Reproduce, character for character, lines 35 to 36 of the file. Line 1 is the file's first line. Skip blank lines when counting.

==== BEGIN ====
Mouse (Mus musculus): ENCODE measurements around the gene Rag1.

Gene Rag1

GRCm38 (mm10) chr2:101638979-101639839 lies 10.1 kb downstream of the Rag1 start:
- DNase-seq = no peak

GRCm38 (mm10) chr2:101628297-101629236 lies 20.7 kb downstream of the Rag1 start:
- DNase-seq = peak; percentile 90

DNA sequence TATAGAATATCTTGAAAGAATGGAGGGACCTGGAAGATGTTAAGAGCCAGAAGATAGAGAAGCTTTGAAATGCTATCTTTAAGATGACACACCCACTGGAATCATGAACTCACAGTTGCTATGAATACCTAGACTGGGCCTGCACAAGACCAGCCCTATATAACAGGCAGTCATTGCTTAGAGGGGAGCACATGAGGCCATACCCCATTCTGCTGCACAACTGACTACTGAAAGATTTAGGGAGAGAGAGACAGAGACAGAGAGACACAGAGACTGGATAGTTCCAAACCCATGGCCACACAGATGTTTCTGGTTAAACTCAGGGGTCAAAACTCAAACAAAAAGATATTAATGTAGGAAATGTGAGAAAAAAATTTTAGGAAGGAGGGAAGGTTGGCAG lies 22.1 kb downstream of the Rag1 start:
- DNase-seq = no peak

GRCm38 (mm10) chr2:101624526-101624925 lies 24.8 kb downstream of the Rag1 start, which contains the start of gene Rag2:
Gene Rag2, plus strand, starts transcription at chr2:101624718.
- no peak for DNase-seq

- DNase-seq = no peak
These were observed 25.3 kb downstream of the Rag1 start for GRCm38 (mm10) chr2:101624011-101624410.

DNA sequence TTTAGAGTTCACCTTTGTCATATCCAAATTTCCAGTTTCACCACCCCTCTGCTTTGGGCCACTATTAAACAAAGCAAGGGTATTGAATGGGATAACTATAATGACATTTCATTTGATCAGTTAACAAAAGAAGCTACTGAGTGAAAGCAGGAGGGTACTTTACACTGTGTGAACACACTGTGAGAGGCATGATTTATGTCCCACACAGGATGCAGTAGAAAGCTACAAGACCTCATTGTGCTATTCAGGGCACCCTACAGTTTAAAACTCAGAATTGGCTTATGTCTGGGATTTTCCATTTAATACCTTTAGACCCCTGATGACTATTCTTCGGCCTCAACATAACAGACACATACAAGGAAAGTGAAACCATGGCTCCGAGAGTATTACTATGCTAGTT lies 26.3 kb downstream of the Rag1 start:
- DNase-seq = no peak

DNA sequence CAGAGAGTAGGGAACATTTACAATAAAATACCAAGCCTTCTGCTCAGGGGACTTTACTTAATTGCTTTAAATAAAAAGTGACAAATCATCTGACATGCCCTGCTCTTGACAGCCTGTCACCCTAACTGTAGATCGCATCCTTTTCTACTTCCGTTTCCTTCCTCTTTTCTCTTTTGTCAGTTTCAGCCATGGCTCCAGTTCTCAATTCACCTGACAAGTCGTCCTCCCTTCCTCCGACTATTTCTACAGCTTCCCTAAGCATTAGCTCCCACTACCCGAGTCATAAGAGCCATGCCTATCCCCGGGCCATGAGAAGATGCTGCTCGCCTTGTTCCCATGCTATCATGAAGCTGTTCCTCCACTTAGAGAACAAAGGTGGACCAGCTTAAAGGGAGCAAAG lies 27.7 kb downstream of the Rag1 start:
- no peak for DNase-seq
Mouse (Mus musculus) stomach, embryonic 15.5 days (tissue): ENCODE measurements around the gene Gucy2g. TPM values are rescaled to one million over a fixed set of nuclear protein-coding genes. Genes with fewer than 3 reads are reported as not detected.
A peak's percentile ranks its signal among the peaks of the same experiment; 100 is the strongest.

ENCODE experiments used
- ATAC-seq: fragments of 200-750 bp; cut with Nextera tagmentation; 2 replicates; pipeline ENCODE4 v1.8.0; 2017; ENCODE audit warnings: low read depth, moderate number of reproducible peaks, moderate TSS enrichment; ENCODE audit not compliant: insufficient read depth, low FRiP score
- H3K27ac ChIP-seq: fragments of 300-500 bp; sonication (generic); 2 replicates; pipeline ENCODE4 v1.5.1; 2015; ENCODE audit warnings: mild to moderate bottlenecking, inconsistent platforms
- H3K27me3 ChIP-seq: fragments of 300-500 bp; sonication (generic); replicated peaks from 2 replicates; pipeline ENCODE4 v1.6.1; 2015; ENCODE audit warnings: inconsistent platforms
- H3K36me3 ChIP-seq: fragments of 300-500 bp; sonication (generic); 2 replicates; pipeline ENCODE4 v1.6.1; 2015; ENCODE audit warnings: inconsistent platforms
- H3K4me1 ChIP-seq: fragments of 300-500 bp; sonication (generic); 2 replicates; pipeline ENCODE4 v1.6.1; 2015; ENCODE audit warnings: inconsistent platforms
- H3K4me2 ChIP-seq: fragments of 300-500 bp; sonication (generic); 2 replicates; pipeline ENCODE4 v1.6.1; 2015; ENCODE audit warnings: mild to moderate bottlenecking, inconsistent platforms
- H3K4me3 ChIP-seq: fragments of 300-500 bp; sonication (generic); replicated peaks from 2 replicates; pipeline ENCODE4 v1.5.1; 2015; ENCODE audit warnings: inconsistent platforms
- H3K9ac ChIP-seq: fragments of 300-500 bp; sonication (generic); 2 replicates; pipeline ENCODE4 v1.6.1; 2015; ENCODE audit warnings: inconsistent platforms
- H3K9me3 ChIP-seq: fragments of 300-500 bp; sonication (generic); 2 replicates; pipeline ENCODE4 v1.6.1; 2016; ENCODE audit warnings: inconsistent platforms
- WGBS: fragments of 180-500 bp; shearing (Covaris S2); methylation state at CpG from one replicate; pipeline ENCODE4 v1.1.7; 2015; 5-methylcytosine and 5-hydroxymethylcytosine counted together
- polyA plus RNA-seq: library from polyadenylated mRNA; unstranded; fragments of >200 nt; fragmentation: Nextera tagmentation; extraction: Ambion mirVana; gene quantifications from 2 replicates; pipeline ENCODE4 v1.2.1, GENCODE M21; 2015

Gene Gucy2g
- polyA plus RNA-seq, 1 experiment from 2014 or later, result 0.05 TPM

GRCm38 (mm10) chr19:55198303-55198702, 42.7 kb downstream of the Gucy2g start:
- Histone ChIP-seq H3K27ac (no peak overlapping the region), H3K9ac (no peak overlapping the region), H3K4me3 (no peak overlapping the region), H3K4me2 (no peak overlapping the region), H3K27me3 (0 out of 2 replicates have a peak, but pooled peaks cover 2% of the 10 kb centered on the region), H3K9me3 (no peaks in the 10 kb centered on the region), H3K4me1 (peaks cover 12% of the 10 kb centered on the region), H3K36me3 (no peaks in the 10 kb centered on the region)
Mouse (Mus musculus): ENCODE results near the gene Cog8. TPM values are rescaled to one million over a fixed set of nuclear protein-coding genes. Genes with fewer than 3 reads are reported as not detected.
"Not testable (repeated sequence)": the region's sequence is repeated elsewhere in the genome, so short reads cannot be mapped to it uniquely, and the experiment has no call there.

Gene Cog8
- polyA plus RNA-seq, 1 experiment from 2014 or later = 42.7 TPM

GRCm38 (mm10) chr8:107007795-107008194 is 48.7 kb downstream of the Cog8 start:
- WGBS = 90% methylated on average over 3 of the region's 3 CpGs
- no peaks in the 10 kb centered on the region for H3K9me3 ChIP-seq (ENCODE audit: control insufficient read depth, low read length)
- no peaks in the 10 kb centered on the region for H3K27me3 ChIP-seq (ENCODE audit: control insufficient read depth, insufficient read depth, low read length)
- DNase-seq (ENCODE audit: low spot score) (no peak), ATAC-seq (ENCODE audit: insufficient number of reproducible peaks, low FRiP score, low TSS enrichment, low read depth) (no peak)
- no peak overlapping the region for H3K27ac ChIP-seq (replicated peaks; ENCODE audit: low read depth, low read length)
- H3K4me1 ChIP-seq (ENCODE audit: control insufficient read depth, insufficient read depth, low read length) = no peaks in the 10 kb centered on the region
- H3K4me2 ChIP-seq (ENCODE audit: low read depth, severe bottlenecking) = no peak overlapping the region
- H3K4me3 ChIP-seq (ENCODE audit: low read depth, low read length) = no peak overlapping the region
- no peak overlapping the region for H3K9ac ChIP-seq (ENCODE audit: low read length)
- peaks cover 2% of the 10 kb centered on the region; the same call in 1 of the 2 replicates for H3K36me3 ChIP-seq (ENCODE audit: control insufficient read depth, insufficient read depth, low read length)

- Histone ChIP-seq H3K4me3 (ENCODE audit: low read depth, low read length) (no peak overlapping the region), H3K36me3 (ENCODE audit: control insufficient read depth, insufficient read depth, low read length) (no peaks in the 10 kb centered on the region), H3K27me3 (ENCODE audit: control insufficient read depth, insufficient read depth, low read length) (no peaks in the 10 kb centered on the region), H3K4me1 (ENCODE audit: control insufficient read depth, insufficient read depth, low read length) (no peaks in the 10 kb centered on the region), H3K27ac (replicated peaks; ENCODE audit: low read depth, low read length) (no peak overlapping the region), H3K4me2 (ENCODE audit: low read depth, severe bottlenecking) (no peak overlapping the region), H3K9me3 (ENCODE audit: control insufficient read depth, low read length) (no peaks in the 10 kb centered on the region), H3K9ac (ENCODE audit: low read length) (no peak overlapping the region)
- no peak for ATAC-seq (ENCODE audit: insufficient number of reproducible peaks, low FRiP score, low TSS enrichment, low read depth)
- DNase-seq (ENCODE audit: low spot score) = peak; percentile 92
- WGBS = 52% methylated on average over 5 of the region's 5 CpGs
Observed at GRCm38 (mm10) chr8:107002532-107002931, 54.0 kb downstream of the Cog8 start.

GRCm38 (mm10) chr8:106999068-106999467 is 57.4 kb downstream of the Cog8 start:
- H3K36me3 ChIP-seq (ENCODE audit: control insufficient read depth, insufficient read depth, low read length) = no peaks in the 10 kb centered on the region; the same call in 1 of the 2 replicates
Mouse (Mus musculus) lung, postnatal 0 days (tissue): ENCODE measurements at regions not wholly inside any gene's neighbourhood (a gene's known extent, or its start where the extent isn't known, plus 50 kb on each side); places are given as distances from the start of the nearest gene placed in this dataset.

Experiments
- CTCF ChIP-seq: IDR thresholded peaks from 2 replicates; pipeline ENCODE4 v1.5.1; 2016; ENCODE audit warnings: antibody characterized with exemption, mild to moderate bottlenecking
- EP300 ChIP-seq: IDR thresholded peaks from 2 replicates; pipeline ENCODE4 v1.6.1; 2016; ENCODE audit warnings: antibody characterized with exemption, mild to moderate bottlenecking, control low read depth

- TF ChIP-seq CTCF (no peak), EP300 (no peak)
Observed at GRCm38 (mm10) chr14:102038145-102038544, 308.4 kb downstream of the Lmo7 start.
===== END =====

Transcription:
- Histone ChIP-seq H3K27ac (no peak overlapping the region), H3K9ac (no peak overlapping the region), H3K4me3 (no peak overlapping the region), H3K4me2 (no peak overlapping the region), H3K27me3 (0 out of 2 replicates have a peak, but pooled peaks cover 2% of the 10 kb centered on the region), H3K9me3 (no peaks in the 10 kb centered on the region), H3K4me1 (peaks cover 12% of the 10 kb centered on the region), H3K36me3 (no peaks in the 10 kb centered on the region)
Mouse (Mus musculus): ENCODE results near the gene Cog8. TPM values are rescaled to one million over a fixed set of nuclear protein-coding genes. Genes with fewer than 3 reads are reported as not detected.